There’s no doubt about it, a new era is fast arriving in New England.  Tom Brady has left for sunnier skies in Tampa and gone are defensive stalwarts Kyle Van Noy, Danny Shelton and Jamie Collins. Having so far only made a few back-of-the-roster additions in free agency, the Patriots may look to the NFL Draft for answers to some major positional question marks.

Fortunately, they will have plenty of opportunities to find those solutions.  With 12 total selections, including four compensatory picks, New England will have the chance to trade up and grab the player they want, or stand “Pat” and add several rookies to the 2020 mix.  The only downside with this Patriots’ crop of draft picks?  They have a large gap in between the 23rd and 87th overall selections due to trading their second rounder to Atlanta for wideout Mohamed Sanu.

In this mock draft, I won’t be making any trades but would not be surprised to see Belichick and co. wheel and deal as usual come April.

ROUND-PICK (OVR) PLAYER POS SCHOOL HT / WT

1-23 (23) Zack Baun EDGE Wisconsin 6-2 / 238 LBS

With multiple defections at the linebacker spot occurring in free agency, the Patriots grab a versatile defender who can fill a major need and play on the edge or at off the ball linebacker.  With 4.65 speed, Baun can roam sideline to sideline while still having the size and strength to set the edge. His pass-rush ability may be what teams covet the most about him, as he totaled 12.5 sacks his senior season in Wisconsin.  With a high football IQ and a versatile skill-set, Baun will be a dream chess-piece in Bill Belichick’s defense.

3-23 (87) Tyler Biadasz OL Wisconsin • 6-4 / 314 lbs

The Patriots go back to the Wisconsin well to grab another player who fills a glaring need. Winner of the Rimington Award for the Nation’s top Center, Biadasz started every game of his career, 41 overall, including all 13 games as a senior.  A perfect fit for a pro-style team, Tyler displays power at the point of attack, excelling as a run blocker with a solid enough anchor and overall upper body strength to slow down pass-rushers.  How he has recovered from a 2019 AC joint surgery will be key to his overall draft position.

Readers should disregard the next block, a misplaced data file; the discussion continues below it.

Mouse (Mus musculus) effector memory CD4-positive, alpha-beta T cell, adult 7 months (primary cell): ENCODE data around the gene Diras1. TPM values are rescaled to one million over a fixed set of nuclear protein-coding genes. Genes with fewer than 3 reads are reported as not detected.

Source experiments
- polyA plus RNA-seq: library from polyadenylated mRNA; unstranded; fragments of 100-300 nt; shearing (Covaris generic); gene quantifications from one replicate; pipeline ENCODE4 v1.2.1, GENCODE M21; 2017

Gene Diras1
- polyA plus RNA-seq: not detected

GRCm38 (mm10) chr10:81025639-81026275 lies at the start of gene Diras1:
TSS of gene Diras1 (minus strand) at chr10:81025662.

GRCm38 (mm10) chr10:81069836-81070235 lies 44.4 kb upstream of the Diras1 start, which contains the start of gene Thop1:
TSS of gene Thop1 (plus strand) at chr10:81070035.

See FPC’s Braden Holecek’s breakdown of Tyler here.

 

3-34 (98-Compensatory) Lynn Bowden • WR Kentucky 6-1 / 199 LBS

This selection of the wide receiver-turned quarterback-turned wide receiver out of Kentucky may not make an immediate impact in the Patriots’ receiver corps but it will instantly upgrade their return game. Another versatile athlete, Lynn projects to be a slot receiver in the NFL. Bowden took over as the Wildcats starting quarterback in week seven of 2019 to run an option-style attack, averaging 7.9 yards on 185 carries to go along with 403 passing yards. He also led the Wildcats with 30 receptions for 348 yards and a score. This was after finishing 2018 with 67 grabs, 745 receiving yards and 5 touchdowns.  The switch to QB may have delayed his progress as a receiver, as his route-running is raw, but Lynn is still an outstanding all-around athlete with incredible quickness and acceleration.  At a minimum, he should be able to step in immediately as a gadget play, run-after-the-catch receiver and returner.  There is some concern about a hamstring strain that prevented him from running at the combine.

 

3-36 (100-Compensatory) • Thaddeus Moss • TE • LSU • 6-3/ 249 LBS